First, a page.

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I am attempting to set a newly created field based on the strings in another field 'TNMFRC'. I am pretty sure that I have the code write, and yet everything is set to a value of '6'. Here's my code:

 def myCalc(road):
  if road == "Local Road":
    return 1
  elif road == "Controlled-access Highway":
    return 2
  elif road == "Secondary Highway or Major Connecting Road":
    return 3
  elif road == "Ramp":
    return 4
  elif road == "4WD":
    return 5
  else:
    return 6

and in the other box:

myCalc(!TNMFRC!)

Here are screenshots of the fields and the field calculator: enter image description here

enter image description here

Can anyone see what I might be doing wrong? I can't figure it out.

EDIT: So even though the field appears to be as string based field, it seems in the properties to be listed as a long integer numeric field?

enter image description here

  • Do you have leading spaces in the field values of TNMFRC? If so, something like ' Ramp' is not the same as 'Ramp' etc – PolyGeo Oct 14 '15 at 6:41
  • Do I simply check for that by copying a field? And pasting it somewhere? – traggatmot Oct 14 '15 at 6:41
  • 1
    Coded value domains are described in the help but there have also been many Q&As here concerning them. I think @Berend is right - what you have stored is an integer and not the string that is being looked up and displayed by the domain. – PolyGeo Oct 14 '15 at 6:49
  • 1
    Try exporting your data to a new shapefile. Then you should be able to see the actual values that are stored in the field. – Martin Oct 14 '15 at 6:52
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    @traggatmot A coded value domain can be set on a field, and basically defines a set of display values for it. The actual field values may be just a code or a number, the domain contains human-readable values. For instance LR: Local Road; HW: Highway, etc. To check if a field has a domain, open the layer properties dialog, select the Fields tab, and then the field you're interested in. The Field Details on the right will show the domain, if set. The fact that you have a dropdown list for that field also suggest that a domain is set. – Berend Oct 14 '15 at 6:53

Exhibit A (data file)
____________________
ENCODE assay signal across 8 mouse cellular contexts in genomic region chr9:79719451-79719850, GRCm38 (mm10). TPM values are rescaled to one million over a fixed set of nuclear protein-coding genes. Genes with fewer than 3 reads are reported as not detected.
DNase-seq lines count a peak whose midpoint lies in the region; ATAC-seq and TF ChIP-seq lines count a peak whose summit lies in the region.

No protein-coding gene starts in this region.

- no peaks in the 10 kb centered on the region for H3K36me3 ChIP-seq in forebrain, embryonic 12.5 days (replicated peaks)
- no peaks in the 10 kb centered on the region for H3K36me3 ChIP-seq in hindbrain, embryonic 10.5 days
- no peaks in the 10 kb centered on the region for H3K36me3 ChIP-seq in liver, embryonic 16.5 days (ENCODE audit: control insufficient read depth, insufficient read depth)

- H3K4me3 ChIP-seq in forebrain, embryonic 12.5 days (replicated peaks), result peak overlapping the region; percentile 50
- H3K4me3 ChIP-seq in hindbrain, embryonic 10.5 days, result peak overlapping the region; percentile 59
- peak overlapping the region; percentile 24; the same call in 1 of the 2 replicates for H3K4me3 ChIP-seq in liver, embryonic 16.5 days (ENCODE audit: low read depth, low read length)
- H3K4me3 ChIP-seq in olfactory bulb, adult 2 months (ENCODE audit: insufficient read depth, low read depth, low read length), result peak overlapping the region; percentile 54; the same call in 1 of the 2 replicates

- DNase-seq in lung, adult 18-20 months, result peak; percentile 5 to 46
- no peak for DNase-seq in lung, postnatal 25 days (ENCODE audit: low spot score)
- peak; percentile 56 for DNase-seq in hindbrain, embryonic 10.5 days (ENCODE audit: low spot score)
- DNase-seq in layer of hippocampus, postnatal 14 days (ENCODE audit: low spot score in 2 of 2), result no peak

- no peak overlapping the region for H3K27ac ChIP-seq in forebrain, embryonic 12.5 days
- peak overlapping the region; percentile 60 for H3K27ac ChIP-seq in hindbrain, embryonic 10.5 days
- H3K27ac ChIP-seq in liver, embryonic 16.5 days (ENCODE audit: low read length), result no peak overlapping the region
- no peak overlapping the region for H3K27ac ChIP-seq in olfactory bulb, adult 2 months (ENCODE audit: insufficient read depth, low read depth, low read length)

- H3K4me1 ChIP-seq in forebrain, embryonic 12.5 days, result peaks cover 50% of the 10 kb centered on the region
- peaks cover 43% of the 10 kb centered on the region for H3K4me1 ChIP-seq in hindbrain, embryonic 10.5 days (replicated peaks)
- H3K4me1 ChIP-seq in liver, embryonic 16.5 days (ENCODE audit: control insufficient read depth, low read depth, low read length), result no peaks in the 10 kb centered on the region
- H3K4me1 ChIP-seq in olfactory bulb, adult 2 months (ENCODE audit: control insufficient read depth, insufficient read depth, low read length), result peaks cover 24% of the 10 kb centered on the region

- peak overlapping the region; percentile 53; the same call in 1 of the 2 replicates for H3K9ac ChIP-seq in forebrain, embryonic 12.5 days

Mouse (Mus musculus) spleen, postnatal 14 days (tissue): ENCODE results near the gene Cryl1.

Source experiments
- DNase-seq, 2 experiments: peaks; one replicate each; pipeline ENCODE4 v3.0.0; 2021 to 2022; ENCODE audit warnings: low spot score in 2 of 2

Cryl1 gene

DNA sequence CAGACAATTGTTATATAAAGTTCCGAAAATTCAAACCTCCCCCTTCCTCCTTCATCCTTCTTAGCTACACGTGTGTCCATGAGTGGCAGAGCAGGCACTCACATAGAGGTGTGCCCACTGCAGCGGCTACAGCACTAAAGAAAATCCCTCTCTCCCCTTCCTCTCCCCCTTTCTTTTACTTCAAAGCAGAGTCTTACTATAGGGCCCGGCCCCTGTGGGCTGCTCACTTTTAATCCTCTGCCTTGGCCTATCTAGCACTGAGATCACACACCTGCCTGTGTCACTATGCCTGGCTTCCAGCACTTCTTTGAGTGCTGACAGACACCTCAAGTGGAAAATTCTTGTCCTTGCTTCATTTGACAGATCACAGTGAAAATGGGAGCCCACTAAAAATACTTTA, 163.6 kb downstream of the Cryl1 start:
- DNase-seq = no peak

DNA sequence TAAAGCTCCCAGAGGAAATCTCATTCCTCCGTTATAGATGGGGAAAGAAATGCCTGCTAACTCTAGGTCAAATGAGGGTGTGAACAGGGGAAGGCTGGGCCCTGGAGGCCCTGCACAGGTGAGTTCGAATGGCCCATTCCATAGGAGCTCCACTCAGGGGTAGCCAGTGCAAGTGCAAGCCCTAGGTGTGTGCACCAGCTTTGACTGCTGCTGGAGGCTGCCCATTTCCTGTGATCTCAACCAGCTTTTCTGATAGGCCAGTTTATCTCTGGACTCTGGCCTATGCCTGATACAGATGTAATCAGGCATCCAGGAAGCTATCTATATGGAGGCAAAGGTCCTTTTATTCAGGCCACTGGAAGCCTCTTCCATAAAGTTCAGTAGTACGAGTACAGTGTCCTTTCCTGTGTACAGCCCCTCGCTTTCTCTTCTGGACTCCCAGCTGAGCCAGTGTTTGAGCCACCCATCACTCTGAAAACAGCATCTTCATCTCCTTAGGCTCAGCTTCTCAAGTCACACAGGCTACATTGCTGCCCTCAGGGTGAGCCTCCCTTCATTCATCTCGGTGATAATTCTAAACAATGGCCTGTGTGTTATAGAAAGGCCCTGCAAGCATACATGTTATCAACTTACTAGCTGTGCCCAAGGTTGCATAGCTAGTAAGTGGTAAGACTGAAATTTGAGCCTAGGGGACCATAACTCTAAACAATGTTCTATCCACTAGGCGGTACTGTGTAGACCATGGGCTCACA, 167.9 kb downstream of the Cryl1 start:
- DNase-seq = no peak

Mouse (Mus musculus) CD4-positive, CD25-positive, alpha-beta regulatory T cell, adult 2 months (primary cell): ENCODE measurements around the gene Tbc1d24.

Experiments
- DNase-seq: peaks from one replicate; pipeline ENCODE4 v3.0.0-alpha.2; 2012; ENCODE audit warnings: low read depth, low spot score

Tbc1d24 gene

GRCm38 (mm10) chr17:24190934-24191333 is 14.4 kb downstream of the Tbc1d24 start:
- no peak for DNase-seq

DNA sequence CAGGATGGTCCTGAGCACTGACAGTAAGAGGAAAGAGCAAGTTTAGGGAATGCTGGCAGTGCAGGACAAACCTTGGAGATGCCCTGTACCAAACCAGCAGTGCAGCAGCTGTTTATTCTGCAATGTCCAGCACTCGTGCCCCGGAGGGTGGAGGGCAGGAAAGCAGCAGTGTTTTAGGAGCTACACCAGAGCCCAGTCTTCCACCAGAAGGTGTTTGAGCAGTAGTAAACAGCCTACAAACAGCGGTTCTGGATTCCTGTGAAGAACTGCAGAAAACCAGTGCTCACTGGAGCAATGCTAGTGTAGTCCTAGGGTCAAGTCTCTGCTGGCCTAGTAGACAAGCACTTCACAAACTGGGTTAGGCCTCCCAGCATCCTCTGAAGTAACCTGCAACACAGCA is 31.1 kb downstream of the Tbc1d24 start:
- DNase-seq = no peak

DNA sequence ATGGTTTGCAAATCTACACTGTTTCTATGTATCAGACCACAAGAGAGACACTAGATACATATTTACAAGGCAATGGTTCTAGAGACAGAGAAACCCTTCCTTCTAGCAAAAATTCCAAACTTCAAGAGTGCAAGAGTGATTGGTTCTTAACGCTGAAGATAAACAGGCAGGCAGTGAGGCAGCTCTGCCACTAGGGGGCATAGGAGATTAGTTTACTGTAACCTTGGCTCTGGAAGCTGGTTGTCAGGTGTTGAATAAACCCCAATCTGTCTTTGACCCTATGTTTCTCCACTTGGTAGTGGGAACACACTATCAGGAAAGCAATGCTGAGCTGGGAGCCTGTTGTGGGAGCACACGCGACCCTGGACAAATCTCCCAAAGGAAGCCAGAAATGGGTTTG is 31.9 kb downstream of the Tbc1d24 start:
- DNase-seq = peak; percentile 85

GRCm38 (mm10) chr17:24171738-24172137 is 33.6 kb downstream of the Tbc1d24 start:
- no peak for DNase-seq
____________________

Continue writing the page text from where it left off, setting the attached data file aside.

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It looks like you are using a coded value domain.

So that you can see what is stored rather than what is displayed:

  1. Open your attribute table
  2. Use Table Options to access Appearance
  3. Untick the checkbox for Display coded value domain and subtype descriptions
  4. click OK

What your field calculator code is doing is evaluations like:

if 1 == "Local Road":
    return 1

finding that the two values are not equal and falling through to the else statement that returns 6.

  • Thanks for point out what it is doing. I did understand that, but couldn't figure out what was going on behind the scenes. – traggatmot Oct 14 '15 at 7:03
  • can you edit my title to reflect the fact that the real problem lies with coded value domains? I think that would be a great help to people experiencing the same problem. – traggatmot Oct 14 '15 at 7:05
  • Done! I came across the same thing recently, and again earlier today, so when Berend noticed the domain the cause became apparent. – PolyGeo Oct 14 '15 at 7:13
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If you want to avoid that lengthy if-elif-else block, you can try dictionary method as below-

def coder(val):
    cod_val = {'Divisional Boundary':'DIV','District Boundary':'DIST','Thana Boundary':'THAN','Upazilla Boundary':'UPAZ','International Boundary':'INTL','Union Boundary':'UN','Ward Boundary':'WRD'}
    return cod_val.get(val,"Not Found")

for tables like-

table

Description of functions: This function takes a text parameter and get the corresponding text value from the dictionary as defined inside the function. If the input parameter value is not found in that dictionary then default value ("Not Found") is returned.

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